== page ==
Global Migration Is Slowing. Yes, Really
(Bloomberg Businessweek) -- Gallup recently estimated, on the basis of polling in 152 nations, that about 750 million people around the world want to move to another country. That’s a lot! North America and Western Europe are the most favored destinations, which will conjure visions for some people of vast waves of immigrants crashing upon their shores.
Saying you want to emigrate and actually doing it are very different things, though. According to Gallup, 16 percent of U.S. residents wish to leave. The U.S. diaspora is something less than 3 percent of the domestic population, so I’m guessing a lot of Americans aren’t serious about their stated intentions. In other countries, the will might be there but the way is not. Immigration restrictions play a role, but so do low incomes, as many lack the resources to leave.
As incomes rise in a poor country, emigration does, too. Eventually, though, increased affluence and falling birthrates bring a reversal. In a 2009 paper that documented this “emigration life cycle,” economists Timothy Hatton and Jeffrey Williamson found that emigration from Asia and Latin America was already slowing, and that while it was on the upswing in sub-Saharan Africa, overall emigration from developing countries was likely to decline in coming decades. United Nations data in fact show a modest global migration slowdown since 2010.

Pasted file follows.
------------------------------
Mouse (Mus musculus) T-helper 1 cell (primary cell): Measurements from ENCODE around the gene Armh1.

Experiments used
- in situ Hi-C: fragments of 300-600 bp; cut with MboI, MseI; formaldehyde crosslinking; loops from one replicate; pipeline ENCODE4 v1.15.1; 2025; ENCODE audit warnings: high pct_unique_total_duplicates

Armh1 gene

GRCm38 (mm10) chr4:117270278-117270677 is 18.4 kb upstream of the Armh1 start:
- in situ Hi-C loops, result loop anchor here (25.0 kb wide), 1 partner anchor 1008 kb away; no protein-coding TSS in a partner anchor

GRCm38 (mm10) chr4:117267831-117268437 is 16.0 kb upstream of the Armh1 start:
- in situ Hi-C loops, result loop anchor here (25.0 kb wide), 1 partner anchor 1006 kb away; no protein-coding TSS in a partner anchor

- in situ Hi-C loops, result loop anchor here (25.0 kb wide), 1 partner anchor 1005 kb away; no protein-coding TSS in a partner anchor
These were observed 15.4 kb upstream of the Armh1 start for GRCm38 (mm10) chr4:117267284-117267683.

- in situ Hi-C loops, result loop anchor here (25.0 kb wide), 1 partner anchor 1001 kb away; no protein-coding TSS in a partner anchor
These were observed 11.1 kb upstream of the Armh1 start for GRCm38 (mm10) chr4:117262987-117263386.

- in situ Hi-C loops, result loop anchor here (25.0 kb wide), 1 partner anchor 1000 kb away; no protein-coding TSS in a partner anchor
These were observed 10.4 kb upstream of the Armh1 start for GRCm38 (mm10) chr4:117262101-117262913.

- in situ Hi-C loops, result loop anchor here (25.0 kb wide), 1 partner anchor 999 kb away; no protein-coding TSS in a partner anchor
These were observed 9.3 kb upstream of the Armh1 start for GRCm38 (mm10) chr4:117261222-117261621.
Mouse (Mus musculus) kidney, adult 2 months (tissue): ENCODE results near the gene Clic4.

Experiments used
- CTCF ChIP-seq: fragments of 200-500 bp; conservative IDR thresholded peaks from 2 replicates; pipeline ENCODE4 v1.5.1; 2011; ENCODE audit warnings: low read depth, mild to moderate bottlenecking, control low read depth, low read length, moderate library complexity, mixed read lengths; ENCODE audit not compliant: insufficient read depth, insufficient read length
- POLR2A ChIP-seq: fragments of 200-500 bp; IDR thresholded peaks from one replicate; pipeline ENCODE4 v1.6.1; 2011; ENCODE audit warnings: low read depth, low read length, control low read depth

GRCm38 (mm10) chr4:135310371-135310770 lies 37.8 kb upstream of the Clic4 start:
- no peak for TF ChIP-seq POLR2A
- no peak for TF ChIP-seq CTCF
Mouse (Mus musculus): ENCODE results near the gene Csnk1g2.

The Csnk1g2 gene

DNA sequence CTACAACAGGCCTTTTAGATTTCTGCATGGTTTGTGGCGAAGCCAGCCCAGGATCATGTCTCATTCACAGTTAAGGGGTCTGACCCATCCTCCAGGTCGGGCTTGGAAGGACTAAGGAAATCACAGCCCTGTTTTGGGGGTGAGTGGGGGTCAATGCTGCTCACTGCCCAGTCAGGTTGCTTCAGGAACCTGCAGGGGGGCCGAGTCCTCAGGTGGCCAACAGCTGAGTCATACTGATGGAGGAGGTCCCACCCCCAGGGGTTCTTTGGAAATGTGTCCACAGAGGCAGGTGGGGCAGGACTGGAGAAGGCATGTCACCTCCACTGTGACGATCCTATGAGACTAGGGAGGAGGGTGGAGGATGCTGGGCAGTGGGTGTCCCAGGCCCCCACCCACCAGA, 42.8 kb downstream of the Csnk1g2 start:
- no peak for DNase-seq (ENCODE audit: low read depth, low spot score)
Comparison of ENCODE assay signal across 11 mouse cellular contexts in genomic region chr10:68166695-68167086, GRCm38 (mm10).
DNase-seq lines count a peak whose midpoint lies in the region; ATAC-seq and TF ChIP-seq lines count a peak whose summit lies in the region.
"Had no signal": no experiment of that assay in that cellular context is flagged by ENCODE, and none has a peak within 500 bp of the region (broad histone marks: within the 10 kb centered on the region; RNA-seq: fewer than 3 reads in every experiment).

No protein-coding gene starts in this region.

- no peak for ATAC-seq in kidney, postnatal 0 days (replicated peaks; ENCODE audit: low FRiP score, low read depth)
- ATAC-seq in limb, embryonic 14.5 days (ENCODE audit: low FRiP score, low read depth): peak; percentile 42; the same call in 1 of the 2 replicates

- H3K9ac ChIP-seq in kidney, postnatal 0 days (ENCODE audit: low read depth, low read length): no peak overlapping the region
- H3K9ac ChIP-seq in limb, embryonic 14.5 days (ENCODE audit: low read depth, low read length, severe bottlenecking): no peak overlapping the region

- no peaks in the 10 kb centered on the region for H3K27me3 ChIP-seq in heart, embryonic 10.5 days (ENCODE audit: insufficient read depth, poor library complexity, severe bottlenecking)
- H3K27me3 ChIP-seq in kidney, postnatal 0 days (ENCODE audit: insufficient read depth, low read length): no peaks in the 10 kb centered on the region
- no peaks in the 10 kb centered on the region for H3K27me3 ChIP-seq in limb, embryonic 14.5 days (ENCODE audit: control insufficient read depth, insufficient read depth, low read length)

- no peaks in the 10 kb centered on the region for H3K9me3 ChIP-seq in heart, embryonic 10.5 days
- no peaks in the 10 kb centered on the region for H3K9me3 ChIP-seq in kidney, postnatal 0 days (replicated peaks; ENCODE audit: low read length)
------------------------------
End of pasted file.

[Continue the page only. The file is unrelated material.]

Climate change and political turmoil might create new pressures on people to move, and much depends on the future trajectories of incomes and still-high birthrates in Africa. Still, far from facing a vast new global migration wave, we may be witnessing the beginning of the end of one.
● The Baby Question
At a fertility rate of 2.1 births per woman, population stops growing. The global fertility rate was 2.4 and falling in 2016, according to the World Bank, but the decline isn’t uniform. In sub-Saharan Africa the fertility rate was 4.8, meaning there’s lots of population increase still to come there.
● Ticket to Ride
Emigration tends to peak at a per capita gross domestic product of $8,000 to $10,000. Every world region except sub-Saharan Africa is now at or near that threshold.
● Gimme Shelter
Civil war in Syria has unleashed a recent refugee surge, but before that, UN estimates of refugee numbers were falling. Refugees’ share of world population remains lower than in 1990.
● Coming to America
Of the Central American countries now sending lots of immigrants to the U.S., Guatemala has a purchasing-power adjusted per capita GDP of $8,150, El Salvador $8,006, and Honduras $4,986.
Fox is a business columnist for Bloomberg Opinion.
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